When most students step on Brown’s campus for the first time as first years, they might know at most a handful of people, if any at all. Some, however, step on campus as part of a much larger community.
Each year, the Mountain School, a selective semester-long program tucked away in the small, rural town of Vershire, Vt., sends 7 percent of its alums to Brown, which is the most-attended school for former Mountain School students, said Mountain School Director Alden Smith. To put this percentage in context with four-year private schools, Phillips Academy Andover, long considered one of the top secondary education institutions in the nation and one of the most well-represented high schools at Brown, sent 3.4 percent of its graduating class to Brown in 2016.
The Mountain School offers high school juniors, and in some special cases seniors, a semester away from their normal high school education for the cost of $28,825 — though it does offer some financial aid. Each semester, the Mountain School admits 45 students, mostly from the northeast and private schools, Smith said. The school sets itself apart from other institutions through its focus on agriculture and location-based learning.
Dean of Admission Logan Powell said the Mountain School and the University do not have any special relationship, despite the fact that Brown admits a high percentage of Mountain School alumni. But Powell did note the similarities between the schools’ students.
“People who are willing to step outside of their academic comfort zone a little bit and do a program like the Mountain School … (demonstrate) a willingness to take academic risks,” Powell said.
Mountain School alum Benjamin Hayslett-Ubell ’18.5 also emphasized the similarity in academic style and added that students from both schools tend to have similar mindsets.
“The people (who) apply to the Mountain School are, for the most part, very academically motivated and very impressive in environmental sustainability, agriculture and learning about a certain set of — to be frank — liberal politics,” similar to those who apply to Brown, Hayslett-Ubell said.
“The element of (the Mountain School) that really feels connected is the sense of independence and student-driven action that really governs everything at Brown,” said Mountain School alum Jane Jacoby ’17. “That sense of self-determination … is something that I loved about the Mountain School that I didn’t even expect going into it.”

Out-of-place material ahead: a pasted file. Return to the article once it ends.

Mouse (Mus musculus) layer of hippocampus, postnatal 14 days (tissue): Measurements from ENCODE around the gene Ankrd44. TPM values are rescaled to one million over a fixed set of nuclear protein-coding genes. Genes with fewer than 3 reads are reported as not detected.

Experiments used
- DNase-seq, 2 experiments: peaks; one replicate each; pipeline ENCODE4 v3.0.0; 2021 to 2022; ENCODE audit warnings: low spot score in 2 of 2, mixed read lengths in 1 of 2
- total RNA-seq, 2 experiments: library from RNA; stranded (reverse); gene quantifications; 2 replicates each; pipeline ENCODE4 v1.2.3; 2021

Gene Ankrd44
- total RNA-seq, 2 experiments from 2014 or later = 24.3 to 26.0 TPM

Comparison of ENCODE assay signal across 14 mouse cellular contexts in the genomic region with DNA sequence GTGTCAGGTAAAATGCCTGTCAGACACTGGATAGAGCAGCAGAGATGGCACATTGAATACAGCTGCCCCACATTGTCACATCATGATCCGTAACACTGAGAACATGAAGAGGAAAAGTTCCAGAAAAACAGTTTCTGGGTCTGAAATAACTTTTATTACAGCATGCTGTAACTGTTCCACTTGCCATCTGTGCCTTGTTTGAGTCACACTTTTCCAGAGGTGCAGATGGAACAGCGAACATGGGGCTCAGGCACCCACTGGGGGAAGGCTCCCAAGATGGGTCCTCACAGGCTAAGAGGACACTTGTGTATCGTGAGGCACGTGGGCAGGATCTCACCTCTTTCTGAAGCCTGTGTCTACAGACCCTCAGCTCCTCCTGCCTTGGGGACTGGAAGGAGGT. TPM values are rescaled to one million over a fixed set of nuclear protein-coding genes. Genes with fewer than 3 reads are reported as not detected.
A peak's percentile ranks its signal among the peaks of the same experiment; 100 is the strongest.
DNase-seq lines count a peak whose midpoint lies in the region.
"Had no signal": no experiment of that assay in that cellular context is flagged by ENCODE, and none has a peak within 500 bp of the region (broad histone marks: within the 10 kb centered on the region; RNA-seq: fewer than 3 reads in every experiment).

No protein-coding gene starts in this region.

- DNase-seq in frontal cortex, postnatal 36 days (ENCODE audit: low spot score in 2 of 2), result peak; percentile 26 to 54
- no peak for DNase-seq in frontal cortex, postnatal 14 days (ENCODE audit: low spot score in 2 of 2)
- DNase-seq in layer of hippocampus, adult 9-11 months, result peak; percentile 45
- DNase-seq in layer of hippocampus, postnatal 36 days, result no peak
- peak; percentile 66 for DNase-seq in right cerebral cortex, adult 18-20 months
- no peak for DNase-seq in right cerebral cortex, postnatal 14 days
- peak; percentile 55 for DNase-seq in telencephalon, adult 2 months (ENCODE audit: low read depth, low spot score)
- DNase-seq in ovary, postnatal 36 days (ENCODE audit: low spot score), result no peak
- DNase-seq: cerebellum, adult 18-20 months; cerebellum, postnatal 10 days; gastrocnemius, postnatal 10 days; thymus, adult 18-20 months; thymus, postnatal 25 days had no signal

These correlations help many students from the Mountain School narrow down the colleges and universities where they will apply, and in many cases, Brown is on that list.
“I don’t know if I would’ve applied if I hadn’t been around an environment where so many people were thinking about schools like Brown,” Hayslett-Ubell said. “The things at Mountain School that I really loved — the collaborative environment, the commitment to challenging thoughts — those are all things I was looking for in a school, and that’s part of why I felt like Brown was the best fit.”
The correlation and attraction to Brown, however, doesn’t completely explain why the University admits so many students from the Mountain School. Smith believes Mountain School alums stand out from other students on college applications — but not necessarily because they attended the Mountain School.
“Our students are high-achieving before they even get here,” Smith said. “It’s not sufficient to say that the Mountain School has turned normal people into the perfect college candidate. We have students who are already destined for some success in their life.”
Moreover, Mountain School students partake in a unique experience, which may attract colleges, Smith said.
Jacoby echoed Smith’s sentiments, but also added that affluence plays a factor in the students’ academic success — tuition for a semester at the Mountain School is not cheap.
“The Mountain School … has been a fairly affluent group of people,” Jacoby said. “The reality is that Mountain Schoolers are already coming from good schools, whether they’re private or public, and have already achieved some amount of academic success at their school to be accepted to the Mountain School.”
Mountain School alum Kerrick Edwards ’18 regards the Mountain School as a privileged community.
“It’s a very self-selecting community,” Edwards said. “It’s very much a community that’s coming from the New England elite private school world.”
“It certainly was a privilege to go to Mountain School — I’m sure it looked good on a college application,” Edwards said. “It’s a privilege to go to Brown — I’m sure that looks good on job applications.”
Hayslett-Ubell stressed that despite the connection between the Mountain School and Brown, the schools still maintain their differences.
“Not everyone that goes to Mountain School would like it at Brown, and not everyone at Brown would like Mountain School,” Hayslett-Ubell said.